the GiGLer

The newsletter of Greenspace Information of Greater London CIC

An Eye on Eels

Joe Pecorelli, Zoological Society of London

All is not well with the European eel (Anguilla anguilla). Research over the last thirty years indicates that the number of eels arriving each year (recruitment) in some rivers in Europe, from the Sargasso Sea, is believed to have declined by up to 95%. In 2008, in recognition of this worrying decline, the International Union for Conservation of Nature listed the European eel as critically endangered. In turn, this has led to the development of statutory regulations in the UK to protect eel populations.

The reasons for the decline are not fully understood, but it is mooted to be a combination of habitat loss, barriers to migration, presence of a swim bladder parasite, over-fishing, and climate change affecting the oceanic currents that carry the passive leptocephali (larval eels).

Since spring 2005, the Zoological Society of London (ZSL) has been monitoring the upstream migration of elvers using simple traps. The data collected so far feeds into the Environment Agency’s Eel Management Plan for the Thames River Basin. Since 2011, thanks to the Esmeé Fairbairn Foundation, in collaboration with the Environment Agency, ZSL have expanded the monitoring programme by enlisting the support of volunteer eel monitors and by working in partnership with a number of local organisations. At the end of the second year of monitoring we now have thirteen monitoring sites and work in partnership with; Kingston University, the Wandle Trust, Medway Valley Countryside Partnership, North West Kent Countryside Partnership, the Thames Rivers Restoration Trust, London Wildlife Trust with Friends of the River Crane, Thames21, The Wildfowl and Wetland Trust, and the Thames Anglers Conservancy.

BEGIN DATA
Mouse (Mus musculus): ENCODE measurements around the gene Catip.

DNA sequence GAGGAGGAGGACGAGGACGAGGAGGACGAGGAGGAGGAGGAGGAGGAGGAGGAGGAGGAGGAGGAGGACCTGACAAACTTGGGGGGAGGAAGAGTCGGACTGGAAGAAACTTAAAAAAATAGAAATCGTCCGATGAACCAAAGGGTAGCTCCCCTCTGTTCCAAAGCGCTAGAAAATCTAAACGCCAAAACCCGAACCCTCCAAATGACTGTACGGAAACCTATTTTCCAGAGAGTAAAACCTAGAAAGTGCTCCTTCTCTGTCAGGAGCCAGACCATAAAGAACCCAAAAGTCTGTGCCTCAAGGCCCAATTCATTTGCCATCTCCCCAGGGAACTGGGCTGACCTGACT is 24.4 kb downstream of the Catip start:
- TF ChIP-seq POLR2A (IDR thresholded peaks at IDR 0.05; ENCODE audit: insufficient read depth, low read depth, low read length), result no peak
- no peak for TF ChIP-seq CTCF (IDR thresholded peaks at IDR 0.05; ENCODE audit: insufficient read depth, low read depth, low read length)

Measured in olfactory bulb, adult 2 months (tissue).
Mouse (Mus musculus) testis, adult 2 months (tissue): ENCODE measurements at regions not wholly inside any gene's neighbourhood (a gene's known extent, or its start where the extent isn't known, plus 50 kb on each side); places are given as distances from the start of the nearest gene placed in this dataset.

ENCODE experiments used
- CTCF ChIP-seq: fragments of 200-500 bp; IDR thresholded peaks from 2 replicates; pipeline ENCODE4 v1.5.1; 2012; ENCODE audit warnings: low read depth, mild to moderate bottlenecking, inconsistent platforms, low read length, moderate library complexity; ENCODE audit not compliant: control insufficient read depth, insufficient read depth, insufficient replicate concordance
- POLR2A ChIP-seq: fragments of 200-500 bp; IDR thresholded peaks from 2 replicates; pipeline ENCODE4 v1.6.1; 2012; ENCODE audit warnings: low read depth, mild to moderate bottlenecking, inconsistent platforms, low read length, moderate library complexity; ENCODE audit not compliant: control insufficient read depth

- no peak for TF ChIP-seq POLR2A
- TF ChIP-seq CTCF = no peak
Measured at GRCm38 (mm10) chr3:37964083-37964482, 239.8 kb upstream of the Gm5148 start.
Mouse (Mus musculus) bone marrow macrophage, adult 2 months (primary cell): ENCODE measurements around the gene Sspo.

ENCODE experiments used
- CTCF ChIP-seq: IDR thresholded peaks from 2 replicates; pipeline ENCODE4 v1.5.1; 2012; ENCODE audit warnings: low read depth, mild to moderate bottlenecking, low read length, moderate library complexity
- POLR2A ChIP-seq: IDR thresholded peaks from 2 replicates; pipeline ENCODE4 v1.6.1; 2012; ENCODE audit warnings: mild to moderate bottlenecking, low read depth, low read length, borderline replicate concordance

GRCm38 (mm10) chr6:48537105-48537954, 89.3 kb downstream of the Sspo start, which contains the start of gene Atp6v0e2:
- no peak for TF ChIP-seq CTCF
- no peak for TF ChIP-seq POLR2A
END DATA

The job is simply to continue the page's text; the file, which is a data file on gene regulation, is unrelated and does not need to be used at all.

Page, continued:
The most important element of the programme is that all involved are working safely. To that end, all our volunteers are obliged to attend a training session before they join the programme. Training principally consists of a health and safety briefing but also includes information on eel biology and instruction on how to collect the data and upload it to the ZSL website. To date over 160 volunteers have gone through our training. All monitoring equipment is provided by ZSL.

It is essential that we keep gathering information on the movement of eels through the Thames catchment and do what we can to help turn around this worrying trend. One of the problems for eels in the Thames catchment is river barriers such as weirs. These prevent or hinder upstream migration and reduce the amount of habitat available to eels. The Environment Agency has identified 2,393 barriers within the Thames catchment. The eel monitoring programme adds much needed additional capacity to tackle this problem. Knowing which rivers are being used by the eels and which barriers are most hindering their migration can guide the Environment Agency and others in prioritising and planning for more eel passes over these barriers. The more habitat the eels have access to, the greater the population that can be supported.

We are already planning next year’s sites and we need your help to expand this important scheme. If you would like to get involved and help the magnificent European eel we would be very interested to hear from you: marineandfreshwater@zsl.org.

For more information go to the ZSL website.

2 Comments

  1. John Wood on May 2013 at 2:16 pm

    Do you know yet if there is an increase in glass eels returning to the Thames this year.



  2. Julie MacDonald on May 2013 at 9:44 am

    Hi John, thank you for your question. Joe says it has been a busy start to the elver migration this year but they haven’t analysed any of their data yet so can’t say for certain how it compares to the last few years. Watch this space!



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